If the mycelium is not mature enough or hasn’t yet fully colonized the substrate, this can stunt the growth of the mycelium and cause premature fruiting. Over the long term, this means both lower yield and efficiency. Do not try this unless you are sure your mycelium is ready.
How Humid Should My Fruiting Chamber Be?
Increasing or decreasing the humidity slightly can kick start your mycelium into producing fruit. Humidity above 80% is recommended for most varieties of mushrooms that are fruiting or ready for fruiting.
If the humidity is too high, bacteria and mold can grow and harm your mycelium. If it’s too low, the mushrooms may crack and the mycelium can dry out or die.
Is Air Circulation Important?
Even though we think of fungus as something that flourishes in damp places without much air, mushrooms breathe out carbon dioxide and need oxygen to grow. Make sure that the air around your mushrooms isn’t getting stale because a fresh burst of air may prompt the mycelium to start fruiting.
Should I Worry About Contamination?
If your mycelium is not fruiting and you’ve tried several different strategies to force it to fruit without any luck, it may be time to check the health of your mycelium and how clean your substrate is. A too-wet substrate is an environment that breeds bacteria and mold, and can “drown” a mycelium by depriving it of oxygen.
What Should I do If I Have a Contamination Problem?
If you discover a contaminated mycelium or substrate, remove it immediately so that it doesn’t infect the other plants and prevent them from fruiting. A single contaminated mycelium or substrate can ruin an entire mushroom crop!
Did Contamination Happen Because I Skipped Initial Sterilization?
While it is possible to have a thriving hobby mushroom farm without worrying about expensive startup processes like sterilization equipment and ideal substrates, failure to sterilize properly before inoculation is the leading cause of contamination. To ensure a good fruiting crop throughout the life of your mycelium, it’s worth the investment of time, effort, and funds to disinfect everything.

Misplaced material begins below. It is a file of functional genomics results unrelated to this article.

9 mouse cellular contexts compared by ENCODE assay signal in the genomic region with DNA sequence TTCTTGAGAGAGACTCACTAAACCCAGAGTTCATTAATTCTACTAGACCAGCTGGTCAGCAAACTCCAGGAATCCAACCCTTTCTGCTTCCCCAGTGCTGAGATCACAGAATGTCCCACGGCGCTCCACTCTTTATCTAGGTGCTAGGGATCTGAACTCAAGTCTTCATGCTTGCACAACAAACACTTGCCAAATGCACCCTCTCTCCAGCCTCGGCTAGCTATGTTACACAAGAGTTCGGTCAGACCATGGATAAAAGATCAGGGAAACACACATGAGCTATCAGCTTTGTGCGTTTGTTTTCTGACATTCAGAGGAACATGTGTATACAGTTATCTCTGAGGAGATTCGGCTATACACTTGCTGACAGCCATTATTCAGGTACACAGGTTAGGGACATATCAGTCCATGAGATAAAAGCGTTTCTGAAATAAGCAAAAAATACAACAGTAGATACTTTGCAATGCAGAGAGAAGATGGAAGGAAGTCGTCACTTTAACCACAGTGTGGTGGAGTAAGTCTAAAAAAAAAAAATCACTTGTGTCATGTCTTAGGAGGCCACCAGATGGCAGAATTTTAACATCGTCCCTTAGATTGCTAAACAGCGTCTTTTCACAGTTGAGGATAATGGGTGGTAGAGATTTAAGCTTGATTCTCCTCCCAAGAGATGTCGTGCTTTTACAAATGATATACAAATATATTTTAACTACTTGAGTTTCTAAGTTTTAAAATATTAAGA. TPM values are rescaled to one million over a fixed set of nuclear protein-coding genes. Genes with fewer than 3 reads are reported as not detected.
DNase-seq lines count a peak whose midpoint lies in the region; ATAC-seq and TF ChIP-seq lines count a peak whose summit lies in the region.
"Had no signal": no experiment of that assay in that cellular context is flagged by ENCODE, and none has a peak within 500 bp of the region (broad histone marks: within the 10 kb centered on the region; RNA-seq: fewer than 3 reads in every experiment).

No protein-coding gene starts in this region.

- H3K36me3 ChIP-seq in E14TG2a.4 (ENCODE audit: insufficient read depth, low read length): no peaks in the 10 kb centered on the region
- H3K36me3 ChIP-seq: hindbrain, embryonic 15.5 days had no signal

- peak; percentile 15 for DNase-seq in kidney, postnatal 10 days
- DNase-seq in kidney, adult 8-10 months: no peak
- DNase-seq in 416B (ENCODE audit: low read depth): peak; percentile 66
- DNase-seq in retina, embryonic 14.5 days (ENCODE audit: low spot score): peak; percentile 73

For contamination-free mushroom farm:
- Treat gloves, containers, surfaces, and anything that will touch spores or substrate with alcohol
- Sterilize the substrate
- Flame sterilize the syringe needle when using liquid cultures
How Long Do I Have to Wait to Try To Prompt Fruiting?
Rushing any stage of mushroom growing can result in poor or no fruiting. Give your mycelium the time it needs to fully colonize the substrate, with the right amount of air circulation, moisture, humidity, light, and correct temperature, and it will reward your patience with pounds of delicious mushrooms!
Hi, I’m John Stephens, chief editor and writer for Totalgardener.com. I’ve been gardening and raising animals for over 15 years starting with a small backyard plot in Northern Virginia where I grew corn, potatoes, squash, and using a high mulch technique called the Ruth Stout Method. I also raised ducks and small mammals for meat and eggs in a movable pen similar to the ones used by Joel Salatin. I later moved to Colorado where I experimented with growing greens using aquaponics inside. I eventually added a microgreens setup and home sprouting operation. I’m excited to share everything I’ve learned plus more from the other local gardening and animal raising experts I know.